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Matchstick Men

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It ain’t no Alien. It’s not even Thelma & Louise. Sir Scott was trying to branch out, do a light “comedy” that appealed to the weekday evening crowd. A confectiony, heart-tugging two hours with a twist that you could walk out of and not feel like your life had been changed.

I suppose the mission was accomplished in that case.

Discounting people who are of the “I don’t like Nicolas Cage” mindset (a personal beef of mine: Do you know Mr. Cage personally? What exactly is it about his fine performances that specifically annoys you? Is it his chameleon-like ability as a professional actor to embody punk, loser, freak, con-man, alcoholic, sweetheart or criminal? Perhaps it’s the fact that he’s a member of the multi-talented Coppola clan. Maybe you don’t like him because he’s so good at getting into his characters that you don’t like the character. Which means he’s doing his job just fine. Maybe you just don’t like the way he looks. Get over it. I don’t have some obsession with Nicolas Cage. I don’t even really fancy him as a sex-symbol anymore, but I have a problem with people who don’t like certain actors when those actors are clearly good at their craft — he didn’t win an oscar for picking his nose, or kissing anyone’s ass), Nicolas Cage gives another fine performance as Roy Waller.

There seems to be some buzz about an Oscar nod, but aside from a fine performance (which, as stated above), he’s just an actor doing his job.

Sam Rockwell, as usual, is underused as a very obviously but pivotal supporting character.

Alison Lohman did an entirely satisfactory job playing a role that any of the new crop of innocent ingenues (Anna Paquin, Zooey Deschanel, Leelee Sobieski) could have played as a kid who can turn on the waterworks on a dime or play petulant, provocative teenager.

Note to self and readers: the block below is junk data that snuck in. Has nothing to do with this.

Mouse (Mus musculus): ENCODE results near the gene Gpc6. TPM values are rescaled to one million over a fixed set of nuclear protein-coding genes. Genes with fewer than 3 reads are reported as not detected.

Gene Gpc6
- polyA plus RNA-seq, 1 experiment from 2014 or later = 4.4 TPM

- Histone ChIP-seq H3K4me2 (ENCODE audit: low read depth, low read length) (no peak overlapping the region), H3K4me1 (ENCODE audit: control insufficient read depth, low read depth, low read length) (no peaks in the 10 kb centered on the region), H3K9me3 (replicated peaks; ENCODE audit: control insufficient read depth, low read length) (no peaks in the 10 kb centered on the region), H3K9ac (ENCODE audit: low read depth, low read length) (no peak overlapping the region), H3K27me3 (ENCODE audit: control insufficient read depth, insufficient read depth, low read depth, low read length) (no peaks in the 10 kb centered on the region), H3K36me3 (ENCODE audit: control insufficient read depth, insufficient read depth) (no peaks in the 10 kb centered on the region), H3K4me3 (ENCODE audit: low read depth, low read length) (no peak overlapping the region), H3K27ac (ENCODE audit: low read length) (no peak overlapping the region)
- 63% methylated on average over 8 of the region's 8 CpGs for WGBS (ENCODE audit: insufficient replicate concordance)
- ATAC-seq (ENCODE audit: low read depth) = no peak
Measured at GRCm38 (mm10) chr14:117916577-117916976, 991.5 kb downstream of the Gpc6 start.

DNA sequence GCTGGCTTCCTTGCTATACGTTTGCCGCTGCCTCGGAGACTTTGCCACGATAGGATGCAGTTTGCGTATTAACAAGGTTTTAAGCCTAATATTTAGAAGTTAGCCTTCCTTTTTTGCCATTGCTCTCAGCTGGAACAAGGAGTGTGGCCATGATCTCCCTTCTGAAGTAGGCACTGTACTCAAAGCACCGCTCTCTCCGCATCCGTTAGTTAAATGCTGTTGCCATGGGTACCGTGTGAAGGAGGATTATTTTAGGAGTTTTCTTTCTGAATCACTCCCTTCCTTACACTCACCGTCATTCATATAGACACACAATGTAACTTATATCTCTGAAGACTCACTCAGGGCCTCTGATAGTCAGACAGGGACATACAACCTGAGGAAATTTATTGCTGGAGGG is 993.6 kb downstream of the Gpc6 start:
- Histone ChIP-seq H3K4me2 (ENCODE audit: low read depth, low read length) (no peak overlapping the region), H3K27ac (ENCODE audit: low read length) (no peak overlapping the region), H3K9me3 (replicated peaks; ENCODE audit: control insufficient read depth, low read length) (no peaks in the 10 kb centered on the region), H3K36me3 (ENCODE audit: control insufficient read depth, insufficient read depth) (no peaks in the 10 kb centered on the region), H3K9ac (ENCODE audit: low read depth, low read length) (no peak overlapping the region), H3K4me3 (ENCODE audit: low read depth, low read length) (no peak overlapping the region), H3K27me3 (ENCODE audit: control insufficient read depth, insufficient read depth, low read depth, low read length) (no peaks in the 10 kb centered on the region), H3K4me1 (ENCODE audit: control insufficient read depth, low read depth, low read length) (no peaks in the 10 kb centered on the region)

The film seems to serve two purposes: To tell the story of a grift with a twist, and to showcase Cage. It works pretty well on both levels, as Cage is very noticeably the star of this movie, taking up every scene in the film with his characters ticks, and quirks, shot in Scott’s newfound slow motion, colour lensed style that you may remember from Gladiator. I suppose Cage’s Obsessive Compulsive disorder is a metaphor on two levels. The first is a manifestation of the guilt he feels for having spent his life as an alcoholic criminal, stealing money from old ladies. The second is more subtle, a forest for the trees type metaphor in that Roy is so caught up in the details that he fails to see the big picture.

It’s not as well set-up or jaw-dropping as other films in the “twist” genre, like, say The Sixth Sense, but there are clues dropped here or there that would suggest, upon a second viewing, that at least we might have been able to see what was coming.

It’s at about the same calibre as Ocean’s Eleven, and yeah, maybe it’s got a little more depth, but as far as Ridley Scott goes, you’re probably better off renting Bladerunner. Frank Deckard is a far more interesting character than Roy Waller, Angela and Frank Mercer combined, but there’s still a pretty decent story there, and if you’ve got nothing better to spend your $13 on, you could do worse than watching 116 minutes of above average Hollywood fare.

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About Amber Grapestain

  • What I don’t like about Cage is that he overdoes it in most roles, except the ones that call for it. But lately I think he’s been on a roll – his acting in Adaptation was exquisite, and those roles were fitting of his fidgety restlessness. He’s a fine actor, but I think much of the time he is “acting” instead of living the part of the character, if you know what I mean. Some actors wear their roles like clothing, and some chew it up and swallow it to make it a part of their being for the time they’re making the movie. I see him more “wearing” than not. But I know plenty of people who prefer him this way, so it’s just a matter of opinion. I don’t doubt his skills, I just don’t particularly enjoy him most of the time because of how he chooses to use them.